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28 Sep 2022

Going Under Ground! Plantworx reveals what’s underground for its 2023 show

Going Under Ground! Plantworx reveals what’s underground for its 2023 show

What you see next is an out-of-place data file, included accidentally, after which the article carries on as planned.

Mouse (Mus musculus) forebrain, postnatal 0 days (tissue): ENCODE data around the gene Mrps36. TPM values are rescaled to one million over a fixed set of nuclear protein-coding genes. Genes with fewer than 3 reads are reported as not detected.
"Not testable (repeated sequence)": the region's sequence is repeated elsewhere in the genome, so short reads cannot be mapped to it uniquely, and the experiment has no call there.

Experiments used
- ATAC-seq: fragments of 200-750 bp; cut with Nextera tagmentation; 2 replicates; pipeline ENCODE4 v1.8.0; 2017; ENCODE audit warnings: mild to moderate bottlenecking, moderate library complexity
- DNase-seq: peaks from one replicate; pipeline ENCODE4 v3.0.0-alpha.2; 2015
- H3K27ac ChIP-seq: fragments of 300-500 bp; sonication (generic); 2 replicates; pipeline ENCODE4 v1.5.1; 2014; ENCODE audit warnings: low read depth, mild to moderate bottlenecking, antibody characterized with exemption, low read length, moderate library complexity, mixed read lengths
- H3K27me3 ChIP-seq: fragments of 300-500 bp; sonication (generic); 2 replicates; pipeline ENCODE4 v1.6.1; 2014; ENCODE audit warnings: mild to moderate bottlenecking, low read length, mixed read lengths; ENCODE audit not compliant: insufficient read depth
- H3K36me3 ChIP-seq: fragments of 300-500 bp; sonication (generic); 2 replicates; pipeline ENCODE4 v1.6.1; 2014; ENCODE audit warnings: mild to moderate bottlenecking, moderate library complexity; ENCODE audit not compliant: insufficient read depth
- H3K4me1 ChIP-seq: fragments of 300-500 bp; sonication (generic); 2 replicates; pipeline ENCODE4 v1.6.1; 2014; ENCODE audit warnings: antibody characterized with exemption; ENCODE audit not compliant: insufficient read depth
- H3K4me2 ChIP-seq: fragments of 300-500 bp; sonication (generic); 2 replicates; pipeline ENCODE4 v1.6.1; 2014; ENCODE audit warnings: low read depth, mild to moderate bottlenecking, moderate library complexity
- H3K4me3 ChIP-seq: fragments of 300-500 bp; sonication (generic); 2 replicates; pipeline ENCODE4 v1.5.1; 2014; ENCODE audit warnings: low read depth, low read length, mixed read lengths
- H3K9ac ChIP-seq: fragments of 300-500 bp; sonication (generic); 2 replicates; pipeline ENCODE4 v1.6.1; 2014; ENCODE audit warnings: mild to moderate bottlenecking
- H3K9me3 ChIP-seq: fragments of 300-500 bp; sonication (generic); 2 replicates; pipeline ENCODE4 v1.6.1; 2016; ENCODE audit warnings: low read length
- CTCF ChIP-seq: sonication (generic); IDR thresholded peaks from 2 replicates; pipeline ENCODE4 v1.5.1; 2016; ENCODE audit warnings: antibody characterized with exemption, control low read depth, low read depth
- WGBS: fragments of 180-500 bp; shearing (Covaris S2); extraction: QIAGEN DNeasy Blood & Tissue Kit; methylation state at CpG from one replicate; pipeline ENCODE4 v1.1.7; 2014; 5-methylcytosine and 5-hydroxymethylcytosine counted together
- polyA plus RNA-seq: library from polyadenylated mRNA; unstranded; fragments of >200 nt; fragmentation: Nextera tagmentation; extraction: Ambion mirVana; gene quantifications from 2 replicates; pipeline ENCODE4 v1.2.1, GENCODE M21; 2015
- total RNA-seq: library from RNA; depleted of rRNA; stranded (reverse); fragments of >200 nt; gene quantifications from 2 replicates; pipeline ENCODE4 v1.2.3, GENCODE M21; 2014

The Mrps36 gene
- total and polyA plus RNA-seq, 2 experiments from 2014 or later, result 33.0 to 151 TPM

Even though the weather at the last Plantworx event in 2019 was challenging thousands of visitors made the pilgrimage to the event which proved to be a great success. This was thanks in part to its move to the East of England Showground, with its permanent walkways and a much-improved infrastructure for visitors. But for a few exhibitors, it was this very infrastructure that caused a few issues, as demonstration equipment buckets ruptured water pipes and unearthed cables. But according to site records, these utilities shouldn’t have been where they were digging. It might have been fun for the ducks when a hole became a pond, thanks to a water main strike, but it certainly wasn’t for the exhibitor. Although these incidents didn’t cause any major problems for the Plantworx team, headed by event director, Simon Frere-Cook MBE, they were enough to put a very different plan in motion to ensure they never happened again. This involved the commissioning of a ‘whole site’ survey with MK Surveys, who used Leica Geosystems ground penetrating radar and cable detection surveying equipment, to reveal just what was underground and where. The project itself took a team of three surveyors over two weeks to complete before all the information was then put into a 2D and 3D model. Talking to Simon at the showground, he explained why his team was ‘going underground’ and how the survey was going to allow them to change the next Plantworx show. (13th -15th June 2023, East of England Showground and Arena, Peterborough). Simon explained, “When we made the move to East of England showground, the first thing we needed to do was determine how we could put on the type of Plantworx show that visitors expect. The main part of this, of course, involves seeing plant and equipment in action, in our dig zones. In order to create that live dig area experience that everyone enjoys, we looked at the site plans and determined the best location for these activities to take place. With the plans showing where the underground utilities were on the site, we decided to locate the dig zone into one area that was free from any of these pipes or cables. Of course, what we discovered at the show was the site plans were not up to date or accurate. We also recognised that concentrating all of the live demos into one area was not ideal for the way in which people visited the show.” Simon continued, “This was because the flow of visitors tended to focus on these areas. So, following a review of the 2019 show, we wanted to change this and of course avoid any potential incidents in the future, by investigating what was actually underground and where. In doing this we knew we could use the information to reshape the show, by opening up areas for demonstrations and distributing them more widely around the showground. This in turn would help us to improve the experience for visitors and exhibitors alike.” In order to build a factual and accurate underground model, the MK Surveys team brought a suite of Leica Geosystems surveying equipment onsite. In order to build a factual and accurate underground model, the MK Surveys team brought a suite of Leica Geosystems surveying equipment onsite, gathering information to be used to complete a comprehensive survey of the whole showground.  The MK Surveys team, headed by Gordon Livie explained what was involved in the survey, how the equipment actually worked and what was involved with creating the final model. Gordon and his team worked with a range of Leica Geosystems equipment in a grid formation on a grassed area that makes up part of the 250 acres of outside space at the showground. Gordon said, “Before we even got to site with our equipment, we had to do a lot of research to collate and study the existing plans of the site, which would give us a guide of what to expect. This process included collecting plans from the East of England showground and the statutory undertakers”. “On looking at the plans, it became clear that over time, they had been altered with various degrees of accuracy, from pencilled in lines to more detailed drawings. But as we got onto site surveying, we soon learnt that although these documents showed some of the utilities, there were many more hidden below ground that hadn’t made it onto the plans.” “Of course, the problem comes with this type of site when you have both historic utilities like metal pipework and then newer utilities like plastic pipes. This is because the standard metal detection systems you can use, don’t work with plastic utilities. In order to ensure we captured everything accurately, we had to combine the use of the Leica Ultra Electromagnetic Locator metal detection system, its smaller Leica DS2000 Ground Penetrating Radar and its larger cousin, the Leica Stream C Ground Penetrating Radar.” “In order to create the site model, we used all of the detection equipment to detect the underground utilities first. Then all location equipment was used to map the positions of the detected utilities. All the ground penetrating radar (GPR) data was then collected using GNSS tracking, so the positions of any utilities were recorded in the exact location as we carried out the survey.” “For anyone not familiar with how GPR equipment works, basically the technology uses a transmitter and antennas which emit electromagnetic energy into the ground. When the energy encounters a buried object or a boundary between materials the receiving antenna is able to process this and create a model by recording the variations in the return signal. So, if a plastic pipe or other utility is in the ground, this will show up on the readings. This means we are able to collect accurate depth, and size information of the utilities, that is then put together by our software modelling experts. This, in turn, allows them to build an accurate model of what is underground, creating a 2D and 3D version of this.” Gordon described what the team discovered after the survey was finished, he had some quite startling revelations, with some utilities up to 10 metres in the “wrong” location. The large fuel main which crosses the site has also now been properly mapped as the location of this was a very grey area. Gordon assured the Plantworx team that any areas proposed to be excavated would be cleared before any ground is broken for the 2023 event. After all, with almost four years passing between the survey and the event, due to the COVID pandemic and cancelling the 2022 event, allowing Hillhead to go ahead, there is no telling if a new utility has been installed that was not picked up this time. Stand sales for the 2023 Plantworx event are going great guns with many leading OEMs, suppliers and innovators already signed up to exhibit at the show – please contact Angela Spink, Plantworx sales manager for further details.  If you require digging demo space – please don’t delay as to date 65% of the digging demo areas are now sold. Visit for further details…